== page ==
Chrysler's sales, leasing figures match 1989's; dealers optimistic.
Chrysler's sales, leasing figures match 1989's
Sales of Chrysler products in Northern Ontario during the first half of this year were similar to the sales totals during the same period in 1989, say area dealers.
"It's been a record year so far," said John C. Flannigan, sales manager for North Bay Chrysler Ltd. "Right now we're at 100 per cent of last year and we're expecting a 10-per-cent overall increase for the year."
Noting that some other area dealers are complaining about flat sales, Flannigan said his dealership undertook "an aggressive advertising campaign" to attract buyers,
Chrysler dealers from Thunder Bay to North Bay say they expect the remainder of the year and early next year to remain relatively good for sales.
"I'm optimistic about the coming months," said Mike Comuzzi, owner and manager of Comuzzi Jeep Eagle in Thunder Bay.
"We aren't fully sure what the effect of the GST will be, but with the incentives and rebates that are out there, it shouldn't have a large effect."
Like Comuzzi, George Swikehardt in Sudbury and Jim Williamson in Sault Ste. Marie say the GST will have little or no effect on new automobile prices because of the removal of the current federal sales tax.
"There is a misconception about the GST and the effects it's going to have," said Swikehardt, sales manager for Laurentian Chrysler. "It might add about $100 or $200 to the price of a car. It's not a major increase."
"The GST will play a very little part in the purchase of a vehicle," said Williamson.
While high interest rates have made consumers wary of purchasing some big-ticket items, the dealers say it has had little effect on the northern auto market.
The dealers say reduced financing rates available through credit corporations have countered the effects of high interest rates on sales.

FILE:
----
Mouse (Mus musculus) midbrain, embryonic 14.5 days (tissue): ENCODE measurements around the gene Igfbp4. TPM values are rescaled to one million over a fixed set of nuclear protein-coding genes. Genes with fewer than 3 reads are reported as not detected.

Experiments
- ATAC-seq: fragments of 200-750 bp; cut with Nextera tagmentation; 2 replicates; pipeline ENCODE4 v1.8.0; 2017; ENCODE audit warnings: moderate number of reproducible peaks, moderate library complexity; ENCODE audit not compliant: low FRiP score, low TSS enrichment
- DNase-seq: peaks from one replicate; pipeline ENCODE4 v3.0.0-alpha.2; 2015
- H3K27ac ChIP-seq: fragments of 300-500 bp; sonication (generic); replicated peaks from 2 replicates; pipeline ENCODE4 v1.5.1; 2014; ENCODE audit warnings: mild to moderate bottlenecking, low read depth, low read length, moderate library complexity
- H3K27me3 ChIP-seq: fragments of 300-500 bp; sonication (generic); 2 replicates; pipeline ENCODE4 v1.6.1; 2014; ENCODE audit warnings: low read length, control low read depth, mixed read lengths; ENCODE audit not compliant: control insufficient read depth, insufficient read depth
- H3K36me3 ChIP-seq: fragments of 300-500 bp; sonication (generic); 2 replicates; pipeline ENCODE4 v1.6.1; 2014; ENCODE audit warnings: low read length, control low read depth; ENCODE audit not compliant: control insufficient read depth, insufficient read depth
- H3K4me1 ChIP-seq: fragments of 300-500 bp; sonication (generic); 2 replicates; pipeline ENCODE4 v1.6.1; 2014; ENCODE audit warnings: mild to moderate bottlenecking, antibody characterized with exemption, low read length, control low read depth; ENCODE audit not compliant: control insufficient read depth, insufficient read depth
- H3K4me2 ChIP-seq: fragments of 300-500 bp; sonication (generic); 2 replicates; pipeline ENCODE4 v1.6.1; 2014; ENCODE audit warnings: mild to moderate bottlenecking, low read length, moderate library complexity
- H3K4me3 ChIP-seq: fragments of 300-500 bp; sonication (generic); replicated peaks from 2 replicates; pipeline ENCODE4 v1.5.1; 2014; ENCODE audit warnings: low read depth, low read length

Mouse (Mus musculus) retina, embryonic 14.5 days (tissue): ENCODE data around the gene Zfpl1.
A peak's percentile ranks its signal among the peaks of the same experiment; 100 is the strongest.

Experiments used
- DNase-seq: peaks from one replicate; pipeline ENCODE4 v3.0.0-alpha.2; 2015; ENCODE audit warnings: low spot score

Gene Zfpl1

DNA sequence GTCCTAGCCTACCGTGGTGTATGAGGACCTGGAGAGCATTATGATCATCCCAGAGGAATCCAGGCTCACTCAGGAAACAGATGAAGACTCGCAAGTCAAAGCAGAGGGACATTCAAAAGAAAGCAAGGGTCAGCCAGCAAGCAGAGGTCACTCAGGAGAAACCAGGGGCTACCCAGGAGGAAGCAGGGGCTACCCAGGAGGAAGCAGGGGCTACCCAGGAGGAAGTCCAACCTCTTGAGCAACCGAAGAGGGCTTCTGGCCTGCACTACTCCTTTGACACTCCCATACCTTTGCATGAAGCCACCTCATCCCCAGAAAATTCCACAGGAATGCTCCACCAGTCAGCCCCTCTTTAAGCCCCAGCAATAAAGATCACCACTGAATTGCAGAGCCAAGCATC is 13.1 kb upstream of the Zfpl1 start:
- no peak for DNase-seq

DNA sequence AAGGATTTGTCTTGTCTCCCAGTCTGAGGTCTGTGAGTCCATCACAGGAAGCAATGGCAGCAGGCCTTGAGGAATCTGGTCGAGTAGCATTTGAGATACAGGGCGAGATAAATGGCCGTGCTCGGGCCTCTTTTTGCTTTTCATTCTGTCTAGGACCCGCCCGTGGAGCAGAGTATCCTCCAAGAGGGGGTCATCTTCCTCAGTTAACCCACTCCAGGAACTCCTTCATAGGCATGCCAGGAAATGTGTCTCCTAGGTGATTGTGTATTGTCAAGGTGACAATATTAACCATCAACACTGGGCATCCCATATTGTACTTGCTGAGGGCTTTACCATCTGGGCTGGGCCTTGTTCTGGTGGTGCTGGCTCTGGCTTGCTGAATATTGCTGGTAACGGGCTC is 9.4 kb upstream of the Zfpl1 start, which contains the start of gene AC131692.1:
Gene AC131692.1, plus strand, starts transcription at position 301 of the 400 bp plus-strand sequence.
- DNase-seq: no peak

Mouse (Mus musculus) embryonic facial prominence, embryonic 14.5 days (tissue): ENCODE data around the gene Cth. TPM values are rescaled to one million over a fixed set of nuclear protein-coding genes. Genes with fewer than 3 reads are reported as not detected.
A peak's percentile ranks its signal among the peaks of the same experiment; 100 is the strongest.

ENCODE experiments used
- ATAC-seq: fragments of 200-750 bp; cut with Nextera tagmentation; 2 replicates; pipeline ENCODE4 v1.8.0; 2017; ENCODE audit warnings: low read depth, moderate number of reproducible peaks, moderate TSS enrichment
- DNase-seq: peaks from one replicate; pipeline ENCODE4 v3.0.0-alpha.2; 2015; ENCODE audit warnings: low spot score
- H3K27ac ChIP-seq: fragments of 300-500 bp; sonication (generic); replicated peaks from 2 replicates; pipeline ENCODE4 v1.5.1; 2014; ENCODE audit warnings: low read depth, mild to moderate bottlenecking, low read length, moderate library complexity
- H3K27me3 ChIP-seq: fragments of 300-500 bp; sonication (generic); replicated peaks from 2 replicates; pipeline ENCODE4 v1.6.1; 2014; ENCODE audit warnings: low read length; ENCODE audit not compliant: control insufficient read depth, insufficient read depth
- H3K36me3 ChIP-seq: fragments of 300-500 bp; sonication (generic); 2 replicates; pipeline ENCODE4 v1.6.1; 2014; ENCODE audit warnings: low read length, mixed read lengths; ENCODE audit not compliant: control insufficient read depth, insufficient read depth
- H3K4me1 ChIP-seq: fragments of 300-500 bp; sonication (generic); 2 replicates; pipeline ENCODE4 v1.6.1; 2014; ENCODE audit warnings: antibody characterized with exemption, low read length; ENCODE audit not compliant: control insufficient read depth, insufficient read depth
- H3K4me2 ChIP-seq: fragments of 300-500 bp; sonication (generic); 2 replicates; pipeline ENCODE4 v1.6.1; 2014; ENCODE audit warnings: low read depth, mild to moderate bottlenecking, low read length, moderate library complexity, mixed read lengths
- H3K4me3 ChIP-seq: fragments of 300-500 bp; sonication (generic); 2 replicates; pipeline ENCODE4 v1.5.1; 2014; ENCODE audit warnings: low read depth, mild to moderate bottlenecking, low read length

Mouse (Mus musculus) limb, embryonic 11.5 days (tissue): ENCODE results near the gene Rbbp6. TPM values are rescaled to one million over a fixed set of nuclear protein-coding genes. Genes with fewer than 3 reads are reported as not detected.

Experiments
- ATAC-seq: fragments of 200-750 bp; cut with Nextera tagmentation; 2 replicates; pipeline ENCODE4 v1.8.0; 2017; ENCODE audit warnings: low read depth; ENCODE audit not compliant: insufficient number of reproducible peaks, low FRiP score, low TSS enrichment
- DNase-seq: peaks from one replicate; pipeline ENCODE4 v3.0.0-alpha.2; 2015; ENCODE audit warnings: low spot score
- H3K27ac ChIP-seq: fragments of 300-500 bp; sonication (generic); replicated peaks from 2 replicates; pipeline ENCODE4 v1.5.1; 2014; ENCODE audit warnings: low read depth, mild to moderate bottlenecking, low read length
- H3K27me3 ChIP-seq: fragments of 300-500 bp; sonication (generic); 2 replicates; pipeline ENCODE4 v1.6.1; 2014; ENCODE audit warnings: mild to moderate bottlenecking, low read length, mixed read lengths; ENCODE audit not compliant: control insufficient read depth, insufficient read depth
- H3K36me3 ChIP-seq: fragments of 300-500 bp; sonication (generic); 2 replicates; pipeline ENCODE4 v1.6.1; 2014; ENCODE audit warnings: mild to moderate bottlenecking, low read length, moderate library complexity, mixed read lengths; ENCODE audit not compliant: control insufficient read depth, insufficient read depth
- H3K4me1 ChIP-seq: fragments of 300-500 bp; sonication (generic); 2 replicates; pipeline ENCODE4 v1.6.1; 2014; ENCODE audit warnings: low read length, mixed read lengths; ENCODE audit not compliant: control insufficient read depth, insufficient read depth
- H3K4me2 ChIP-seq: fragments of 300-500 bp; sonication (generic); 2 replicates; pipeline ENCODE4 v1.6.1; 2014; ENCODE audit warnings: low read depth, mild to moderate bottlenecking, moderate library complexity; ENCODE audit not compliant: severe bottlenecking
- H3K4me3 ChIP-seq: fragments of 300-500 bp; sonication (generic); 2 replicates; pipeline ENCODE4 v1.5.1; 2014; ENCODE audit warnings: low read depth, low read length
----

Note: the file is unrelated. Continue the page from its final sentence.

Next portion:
According to Williamson, owner of Riverside Chrysler Plymouth, the rate offered by the Chrysler Credit Corporation was about two percentage points below the bank rate at the time of the interview.
While sales remain strong in several communities in the north, weakness in some local economies has dampened sales performance in specific areas.
Williamson said sales at the Sault Ste. Marie dealership have been affected by impending contract negotiations at Algoma Steel.
"The contract with the mill is up in August and people don't want to spend the money just yet," he said. "But, so far, anything we've heard has been good, so we're not worried."
The release of the 1991 models has given the dealers cause for optimism. Among the models which they are pinning their hopes on are a restyled Voyageur van and Dakota pick-up truck and the new Acclaim automobile.
One dealership where sales performance has run contrary to the trend exhibited by the Chrysler dealers contacted by Northern Ontario Business was Mazzuca Motors of Capreol.
Sales manager Ron Bertrand said sales for the first half of the year were down about 20 per cent from the previous year.
"It's different things," he said. "People are worried about interest rates and the economy is seen as being weak."
A number of dealers also report good results at their auto leasing divisions.
According to Flannigan, two main factors have helped improve the leasing business at the North Bay dealership in recent years.
"People are beginning to realize that leasing is not strictly for business," he said. "And the salesmen are becoming more familiar with leasing."
Flannigan said the leasing business has increased to about 15 per cent of the dealership's total revenue.
"Leasing was something that only companies did," said Comuzzi. "Now it's also for the average guy off the street."
In addition, the ability to write off expenses has encouraged people in such occupations as sales to lease cars rather than purchase them.
Several of the dealers say the rate at which new vehicles lose value, as well as high interest rates, are pushing people towards leasing rather than purchasing.
Williamson said leasing makes sense to many individuals because "nine times out of 10, a person never pays off the loan before getting another car."
He added that potential clients like the idea that payments are made based on 60 per cent of the value of the automobile and a buy-back option from the company.
"Leasing has become very strong and more prevalent at our dealership," Williamson noted.
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|Title Annotation:||Auto Leasing Report; Chrysler Canada Ltd.|
|Publication:||Northern Ontario Business|
|Date:||Aug 1, 1990|
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